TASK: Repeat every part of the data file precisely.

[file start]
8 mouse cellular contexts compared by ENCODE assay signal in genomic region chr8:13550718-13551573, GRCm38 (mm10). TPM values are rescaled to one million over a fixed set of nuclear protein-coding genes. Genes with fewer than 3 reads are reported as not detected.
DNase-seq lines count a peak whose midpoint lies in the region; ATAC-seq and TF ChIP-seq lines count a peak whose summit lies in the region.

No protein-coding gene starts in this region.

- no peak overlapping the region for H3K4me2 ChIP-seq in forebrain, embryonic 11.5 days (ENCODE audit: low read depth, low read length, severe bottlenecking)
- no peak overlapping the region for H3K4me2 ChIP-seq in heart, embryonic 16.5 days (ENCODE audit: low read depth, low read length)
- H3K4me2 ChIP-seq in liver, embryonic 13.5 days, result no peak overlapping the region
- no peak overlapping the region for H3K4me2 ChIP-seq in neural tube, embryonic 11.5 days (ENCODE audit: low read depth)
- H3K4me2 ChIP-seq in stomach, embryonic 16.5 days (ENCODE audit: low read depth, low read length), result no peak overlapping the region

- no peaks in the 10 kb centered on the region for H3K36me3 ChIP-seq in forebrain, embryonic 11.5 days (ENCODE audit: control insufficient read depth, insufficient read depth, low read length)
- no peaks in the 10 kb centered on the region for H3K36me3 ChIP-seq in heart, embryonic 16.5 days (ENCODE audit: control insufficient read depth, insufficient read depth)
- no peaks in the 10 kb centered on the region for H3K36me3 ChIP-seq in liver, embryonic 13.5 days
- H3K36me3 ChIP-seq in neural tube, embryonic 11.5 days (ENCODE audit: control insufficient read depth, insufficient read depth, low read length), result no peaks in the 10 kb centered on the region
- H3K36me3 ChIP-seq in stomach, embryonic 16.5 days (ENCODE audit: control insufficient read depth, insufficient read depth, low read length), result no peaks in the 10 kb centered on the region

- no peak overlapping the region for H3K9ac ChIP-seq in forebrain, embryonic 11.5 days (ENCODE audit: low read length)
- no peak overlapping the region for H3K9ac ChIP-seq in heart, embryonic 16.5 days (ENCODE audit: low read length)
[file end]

8 mouse cellular contexts compared by ENCODE assay signal in genomic region chr8:13550718-13551573, GRCm38 (mm10). TPM values are rescaled to one million over a fixed set of nuclear protein-coding genes. Genes with fewer than 3 reads are reported as not detected.
DNase-seq lines count a peak whose midpoint lies in the region; ATAC-seq and TF ChIP-seq lines count a peak whose summit lies in the region.

No protein-coding gene starts in this region.

- no peak overlapping the region for H3K4me2 ChIP-seq in forebrain, embryonic 11.5 days (ENCODE audit: low read depth, low read length, severe bottlenecking)
- no peak overlapping the region for H3K4me2 ChIP-seq in heart, embryonic 16.5 days (ENCODE audit: low read depth, low read length)
- H3K4me2 ChIP-seq in liver, embryonic 13.5 days, result no peak overlapping the region
- no peak overlapping the region for H3K4me2 ChIP-seq in neural tube, embryonic 11.5 days (ENCODE audit: low read depth)
- H3K4me2 ChIP-seq in stomach, embryonic 16.5 days (ENCODE audit: low read depth, low read length), result no peak overlapping the region

- no peaks in the 10 kb centered on the region for H3K36me3 ChIP-seq in forebrain, embryonic 11.5 days (ENCODE audit: control insufficient read depth, insufficient read depth, low read length)
- no peaks in the 10 kb centered on the region for H3K36me3 ChIP-seq in heart, embryonic 16.5 days (ENCODE audit: control insufficient read depth, insufficient read depth)
- no peaks in the 10 kb centered on the region for H3K36me3 ChIP-seq in liver, embryonic 13.5 days
- H3K36me3 ChIP-seq in neural tube, embryonic 11.5 days (ENCODE audit: control insufficient read depth, insufficient read depth, low read length), result no peaks in the 10 kb centered on the region
- H3K36me3 ChIP-seq in stomach, embryonic 16.5 days (ENCODE audit: control insufficient read depth, insufficient read depth, low read length), result no peaks in the 10 kb centered on the region

- no peak overlapping the region for H3K9ac ChIP-seq in forebrain, embryonic 11.5 days (ENCODE audit: low read length)
- no peak overlapping the region for H3K9ac ChIP-seq in heart, embryonic 16.5 days (ENCODE audit: low read length)